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Clip: Pittsburgh's Dirty Faces take a stand for the 'Superamerican'

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  • Carl Z.
    Pittsburgh s dirty faces take a stand for the Superamerican Thursday, October 27, 2005 By Ed Masley, Pittsburgh
    Message 1 of 1 , Oct 30, 2005
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      <http://post-gazette.com/pg/05300/595464.stm>

      Pittsburgh's dirty faces take a stand for the 'Superamerican'

      Thursday, October 27, 2005
      By Ed Masley, Pittsburgh Post-Gazette

      T. Glitter's never listened to a Green Day album in his life.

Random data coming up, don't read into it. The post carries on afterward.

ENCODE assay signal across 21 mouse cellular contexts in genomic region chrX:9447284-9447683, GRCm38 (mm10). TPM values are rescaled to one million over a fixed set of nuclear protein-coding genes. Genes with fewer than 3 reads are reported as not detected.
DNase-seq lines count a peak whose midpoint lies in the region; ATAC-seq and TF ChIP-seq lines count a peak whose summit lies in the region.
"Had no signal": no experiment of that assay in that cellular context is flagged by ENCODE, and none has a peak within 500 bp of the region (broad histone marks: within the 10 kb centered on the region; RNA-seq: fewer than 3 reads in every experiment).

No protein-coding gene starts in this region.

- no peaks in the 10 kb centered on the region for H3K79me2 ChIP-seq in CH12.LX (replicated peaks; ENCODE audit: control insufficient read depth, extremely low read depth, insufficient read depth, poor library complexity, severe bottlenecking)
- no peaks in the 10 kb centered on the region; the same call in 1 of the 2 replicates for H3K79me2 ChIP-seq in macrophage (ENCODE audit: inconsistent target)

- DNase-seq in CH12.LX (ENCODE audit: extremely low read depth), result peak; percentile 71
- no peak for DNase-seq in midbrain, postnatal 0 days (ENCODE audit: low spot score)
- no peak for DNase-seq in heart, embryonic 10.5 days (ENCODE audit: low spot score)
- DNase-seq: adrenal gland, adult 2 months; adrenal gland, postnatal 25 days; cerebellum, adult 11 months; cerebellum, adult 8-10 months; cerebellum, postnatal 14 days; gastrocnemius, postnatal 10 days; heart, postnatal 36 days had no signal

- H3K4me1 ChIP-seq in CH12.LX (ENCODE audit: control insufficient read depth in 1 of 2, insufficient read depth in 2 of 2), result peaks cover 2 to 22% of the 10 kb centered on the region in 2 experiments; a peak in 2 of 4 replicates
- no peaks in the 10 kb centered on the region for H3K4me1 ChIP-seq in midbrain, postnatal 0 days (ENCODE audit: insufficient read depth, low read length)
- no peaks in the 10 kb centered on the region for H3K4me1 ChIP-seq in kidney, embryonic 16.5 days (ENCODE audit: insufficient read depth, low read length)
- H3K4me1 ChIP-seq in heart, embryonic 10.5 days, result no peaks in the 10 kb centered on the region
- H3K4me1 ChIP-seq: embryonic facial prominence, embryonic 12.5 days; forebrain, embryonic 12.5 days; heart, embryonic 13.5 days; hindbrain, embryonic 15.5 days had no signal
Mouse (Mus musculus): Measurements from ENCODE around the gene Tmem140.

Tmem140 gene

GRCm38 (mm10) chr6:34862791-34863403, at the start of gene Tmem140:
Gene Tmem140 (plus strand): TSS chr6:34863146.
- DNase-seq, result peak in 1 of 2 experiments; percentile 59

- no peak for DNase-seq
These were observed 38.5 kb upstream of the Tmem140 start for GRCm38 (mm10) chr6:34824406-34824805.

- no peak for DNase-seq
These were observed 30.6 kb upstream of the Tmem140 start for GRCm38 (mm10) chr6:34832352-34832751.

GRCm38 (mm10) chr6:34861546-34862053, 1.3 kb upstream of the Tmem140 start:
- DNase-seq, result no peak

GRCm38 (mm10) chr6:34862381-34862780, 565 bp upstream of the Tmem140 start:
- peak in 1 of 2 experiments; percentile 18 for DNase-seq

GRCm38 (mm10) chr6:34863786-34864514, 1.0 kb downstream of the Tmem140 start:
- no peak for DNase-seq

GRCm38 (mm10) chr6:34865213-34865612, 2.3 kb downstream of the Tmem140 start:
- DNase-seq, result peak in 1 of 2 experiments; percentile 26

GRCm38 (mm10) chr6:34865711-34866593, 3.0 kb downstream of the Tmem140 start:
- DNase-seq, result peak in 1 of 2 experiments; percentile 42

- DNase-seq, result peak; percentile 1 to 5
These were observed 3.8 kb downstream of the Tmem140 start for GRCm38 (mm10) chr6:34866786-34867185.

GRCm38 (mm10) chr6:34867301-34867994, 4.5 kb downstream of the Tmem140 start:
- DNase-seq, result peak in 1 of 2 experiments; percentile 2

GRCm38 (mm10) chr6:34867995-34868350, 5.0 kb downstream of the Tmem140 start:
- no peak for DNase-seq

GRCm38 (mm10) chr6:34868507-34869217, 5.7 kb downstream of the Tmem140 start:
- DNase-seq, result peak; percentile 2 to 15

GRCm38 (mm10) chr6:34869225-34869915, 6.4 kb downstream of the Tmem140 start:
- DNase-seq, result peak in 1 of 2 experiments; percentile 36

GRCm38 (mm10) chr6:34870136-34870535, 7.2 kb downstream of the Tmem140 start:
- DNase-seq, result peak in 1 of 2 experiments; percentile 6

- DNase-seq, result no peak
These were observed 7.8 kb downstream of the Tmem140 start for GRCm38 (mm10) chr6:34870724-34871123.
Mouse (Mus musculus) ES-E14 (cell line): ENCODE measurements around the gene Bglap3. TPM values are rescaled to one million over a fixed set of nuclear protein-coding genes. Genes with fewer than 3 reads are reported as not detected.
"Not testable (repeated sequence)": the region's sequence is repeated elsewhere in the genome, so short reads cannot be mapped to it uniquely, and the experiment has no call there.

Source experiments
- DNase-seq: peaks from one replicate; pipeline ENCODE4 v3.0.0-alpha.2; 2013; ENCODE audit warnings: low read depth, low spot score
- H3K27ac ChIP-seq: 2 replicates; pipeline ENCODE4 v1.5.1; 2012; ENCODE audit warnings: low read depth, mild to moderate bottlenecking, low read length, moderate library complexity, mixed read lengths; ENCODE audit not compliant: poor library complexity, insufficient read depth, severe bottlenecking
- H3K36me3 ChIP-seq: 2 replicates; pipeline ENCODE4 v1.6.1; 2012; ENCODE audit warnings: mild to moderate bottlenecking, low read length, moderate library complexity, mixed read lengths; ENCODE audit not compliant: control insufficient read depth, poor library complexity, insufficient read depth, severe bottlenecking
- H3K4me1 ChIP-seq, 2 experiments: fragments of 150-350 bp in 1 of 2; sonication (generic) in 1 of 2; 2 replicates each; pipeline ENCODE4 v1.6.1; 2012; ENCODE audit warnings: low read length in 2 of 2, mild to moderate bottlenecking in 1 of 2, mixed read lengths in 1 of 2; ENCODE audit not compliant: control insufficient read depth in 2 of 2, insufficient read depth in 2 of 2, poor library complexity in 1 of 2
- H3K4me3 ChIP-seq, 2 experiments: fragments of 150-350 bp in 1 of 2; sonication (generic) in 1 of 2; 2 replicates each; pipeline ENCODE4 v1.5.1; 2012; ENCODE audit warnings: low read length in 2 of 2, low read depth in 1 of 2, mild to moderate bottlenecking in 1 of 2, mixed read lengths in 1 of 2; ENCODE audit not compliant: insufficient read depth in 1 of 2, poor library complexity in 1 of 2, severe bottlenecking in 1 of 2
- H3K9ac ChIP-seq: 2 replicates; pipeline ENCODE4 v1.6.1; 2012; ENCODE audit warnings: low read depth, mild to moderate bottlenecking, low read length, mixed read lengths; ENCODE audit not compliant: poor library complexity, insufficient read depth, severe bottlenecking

But there's a very real extent to which his latest record with the
      Dirty Faces, "Superamerican," was inspired by Green Day's "American
      Idiot."

      Not musically. It's far too punk, too punishing, too in-your-face for
      that. More lyrically, conceptually. He was hoping, he says, "to show
      another side of the story that a band like Green Day isn't capable of
      doing. It's not that I'm taking the opposite point of view. But I
      would say it's a more complex take, in my opinion. And I could be
      wrong because I've never sat down and listened to Green Day's album."

      Even so, he found it frustrating to see Green Day's album getting so
      much praise for being what he sees as liberal-by-the-numbers.

      "If you try to make a concept record and say the right politically
      correct things," Glitter says, "then people are going to fawn all over
      your album. But it's so easy to just paint in broad strokes like that,
      and I thought they were taking the easy way out."